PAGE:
The crowgirl decided they would set up camp on a low hill at the eastern edge of a cornfield. There was a dark copse of trees to the south and a slow muddy stream, its shore sharp and crunching with crayfish corpses. To the north was the roofless barn, pale brown beneath the red and purple clouds; the stench of rotting horses was so strong that even the crows avoided the place as they darted between the dry cornstalks, looking for mice. From the camp on the hill they could see everything, the river and the barn with its silos of molding grain, the hunting crows, and far to the west, in the square white farmhouse with its padlocked cellar door, the congregation of the Dead.
(One for sorrow, two for joy.)
New Poetry and Translated Fiction
Two of my poems placed in this year's SFPA poetry contest. "We Pay Our Fare in Apples Here" won first place and "Wolf's Four Questions" won third place, both in the short poem category.
"Final Exam" has been reprinted - and translated into Japanese! - in the November 2013 issue of SF Magazine.
The only portrait of Vespasian Marat to outlive her—that is, to survive the mysterious fire that charred half of Grimoire Street the night she disappeared—shows her seated on the floor of her gallery in the Marat family’s ancestral home, surrounded by the objets d’art whose sinuous provenances would so puzzle the city’s historians. Vespasian, dark skin gleaming like copper in the gallery’s gaslight, is a round-shouldered figure in a mustard-colored coat, incongruous between a marble goddess and the portrait of an elegant nude. She has a round face, long teeth, a nose as broad and handsome as a panther’s. One museum curator has noted that “Vespasian looks like an ancient temple virgin or a guardian priestess, ensconced in her family’s treasury, neither willing nor able to leave” (Alabaster Quincy, The Marat Legacy, p. 51; original emphasis). This painting was completed on her twenty-ninth birthday.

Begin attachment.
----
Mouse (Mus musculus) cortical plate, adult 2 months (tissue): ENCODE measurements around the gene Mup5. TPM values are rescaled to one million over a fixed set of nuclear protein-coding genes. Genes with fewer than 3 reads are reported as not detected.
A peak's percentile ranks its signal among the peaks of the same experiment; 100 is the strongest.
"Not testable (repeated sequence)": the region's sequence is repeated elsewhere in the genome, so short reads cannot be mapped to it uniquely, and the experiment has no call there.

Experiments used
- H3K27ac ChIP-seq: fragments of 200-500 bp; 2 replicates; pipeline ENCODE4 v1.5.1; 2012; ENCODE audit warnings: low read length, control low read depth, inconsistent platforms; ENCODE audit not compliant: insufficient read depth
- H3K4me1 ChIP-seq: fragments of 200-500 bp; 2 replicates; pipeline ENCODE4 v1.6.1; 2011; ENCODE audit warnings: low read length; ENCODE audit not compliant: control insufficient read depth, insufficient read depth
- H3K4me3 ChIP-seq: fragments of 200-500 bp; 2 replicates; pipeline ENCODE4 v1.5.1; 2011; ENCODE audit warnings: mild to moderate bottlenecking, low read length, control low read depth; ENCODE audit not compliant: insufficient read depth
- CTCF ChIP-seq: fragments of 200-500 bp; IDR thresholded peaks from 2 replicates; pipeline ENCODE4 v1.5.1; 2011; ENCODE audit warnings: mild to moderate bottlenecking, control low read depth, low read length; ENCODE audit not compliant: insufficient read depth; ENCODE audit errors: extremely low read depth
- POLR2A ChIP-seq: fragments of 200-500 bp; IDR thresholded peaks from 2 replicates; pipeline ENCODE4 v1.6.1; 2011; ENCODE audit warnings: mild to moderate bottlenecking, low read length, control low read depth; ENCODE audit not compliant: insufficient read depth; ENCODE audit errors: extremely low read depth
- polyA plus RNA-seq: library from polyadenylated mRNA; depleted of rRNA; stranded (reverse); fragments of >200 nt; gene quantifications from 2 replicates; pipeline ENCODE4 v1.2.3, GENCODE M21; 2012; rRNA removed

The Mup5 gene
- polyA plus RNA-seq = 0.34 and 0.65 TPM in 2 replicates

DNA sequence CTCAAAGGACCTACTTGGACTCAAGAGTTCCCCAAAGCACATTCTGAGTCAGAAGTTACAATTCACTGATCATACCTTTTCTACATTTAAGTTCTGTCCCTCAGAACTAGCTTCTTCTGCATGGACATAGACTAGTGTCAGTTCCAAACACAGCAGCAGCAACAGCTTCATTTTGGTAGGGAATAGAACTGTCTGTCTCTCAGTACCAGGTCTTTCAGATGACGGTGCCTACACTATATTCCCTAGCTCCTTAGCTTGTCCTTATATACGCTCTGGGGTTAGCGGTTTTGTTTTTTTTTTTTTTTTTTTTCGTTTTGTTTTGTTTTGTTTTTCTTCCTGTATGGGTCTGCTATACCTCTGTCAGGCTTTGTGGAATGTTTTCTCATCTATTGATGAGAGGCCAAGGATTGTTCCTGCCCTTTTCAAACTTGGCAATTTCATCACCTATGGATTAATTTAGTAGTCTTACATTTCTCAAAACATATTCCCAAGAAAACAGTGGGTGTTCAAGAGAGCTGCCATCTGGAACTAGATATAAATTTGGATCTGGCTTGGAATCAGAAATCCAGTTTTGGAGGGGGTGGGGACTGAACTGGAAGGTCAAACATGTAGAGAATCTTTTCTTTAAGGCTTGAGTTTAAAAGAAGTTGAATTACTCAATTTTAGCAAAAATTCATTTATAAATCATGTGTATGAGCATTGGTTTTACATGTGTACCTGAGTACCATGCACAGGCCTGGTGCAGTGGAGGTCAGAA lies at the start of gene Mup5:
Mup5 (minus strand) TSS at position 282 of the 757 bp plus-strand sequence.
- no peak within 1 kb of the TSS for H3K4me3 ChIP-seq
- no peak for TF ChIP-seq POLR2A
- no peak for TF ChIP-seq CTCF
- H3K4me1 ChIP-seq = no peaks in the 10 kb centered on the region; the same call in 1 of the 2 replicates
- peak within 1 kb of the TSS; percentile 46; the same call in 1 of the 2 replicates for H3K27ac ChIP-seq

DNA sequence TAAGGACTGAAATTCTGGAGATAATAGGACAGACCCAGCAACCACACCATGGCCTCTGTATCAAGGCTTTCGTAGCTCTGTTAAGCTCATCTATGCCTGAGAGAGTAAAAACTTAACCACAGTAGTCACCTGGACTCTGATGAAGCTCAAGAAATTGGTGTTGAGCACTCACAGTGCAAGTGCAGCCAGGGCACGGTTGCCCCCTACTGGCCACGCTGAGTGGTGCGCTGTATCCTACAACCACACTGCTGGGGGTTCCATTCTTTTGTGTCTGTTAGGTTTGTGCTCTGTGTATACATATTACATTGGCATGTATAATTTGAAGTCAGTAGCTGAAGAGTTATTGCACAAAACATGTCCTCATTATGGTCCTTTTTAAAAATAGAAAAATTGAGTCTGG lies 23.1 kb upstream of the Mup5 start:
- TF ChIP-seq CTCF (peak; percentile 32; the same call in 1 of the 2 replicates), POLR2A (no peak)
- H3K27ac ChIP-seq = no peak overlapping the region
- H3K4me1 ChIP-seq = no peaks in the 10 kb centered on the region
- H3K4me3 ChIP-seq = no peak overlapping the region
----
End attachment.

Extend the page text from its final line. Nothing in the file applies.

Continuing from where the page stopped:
Like Vespasian, most of the treasures immortalized by Zephyr Townsend’s brush have vanished from history, and the bright oils on this wall-sized canvas constitute their only image and description. Earlier this year, lithographer and art historian Hebenë Yacob set out to catalogue the painted gallery’s contents. The monograph, titled A Survey of the Gallery Portrait of Vespasian Marat by Zephyr Townsend, was issued as a handsome, calf-bound, lemon-yellow volume by Foster-Neela and Daughters, Publishers; but the edition has not sold well, owing to its great length (in excess of 1200 pages) and a propensity of the yellow binding to produce psychotic rages in its readers. Out of respect for the time and psychological welfare of the Board, a brief summary of Yacob's findings pertinent to the current discussion follows.
“It’s the best bargain you’ll get in this town,” the faery woman says. She’s standing by a cracked kitchen sink with mold between the tiles, rinsing diced tomatoes and crooked green jalapeño rings. “A heart for a heart. And my heart’s more than what she’s used to, I’ll tell you that. You couldn’t find better if you went door-to-door from every house in the tithe-projects.”
She tips the plastic mixing bowl onto the counter. Dark wet tomatoes and thin peppers and pungent wisps of cilantro spill across the gray-green Formica. A little flower has sprouted among them spontaneously: a tiny white chrysanthemum, browned by the acid. She plucks it out with annoyance and shoves it under her tongue.
"So?" she asks, chewing. "What do you say?"
"The Copperroof War" in PodCastle 265
It began in the south wing, near the long cold Hall of Empires and the chambers of the Duke of Cloud. Helene, the Duchess, woke at midnight to the metal sound of marching in the corridor, and farther away, the hollow ring of drums.
"Final Exam" tied for Best Short Story in the 2013 Asimov's Reader's Award poll. Thanks to everyone who enjoyed and voted for the story! This is a great honor!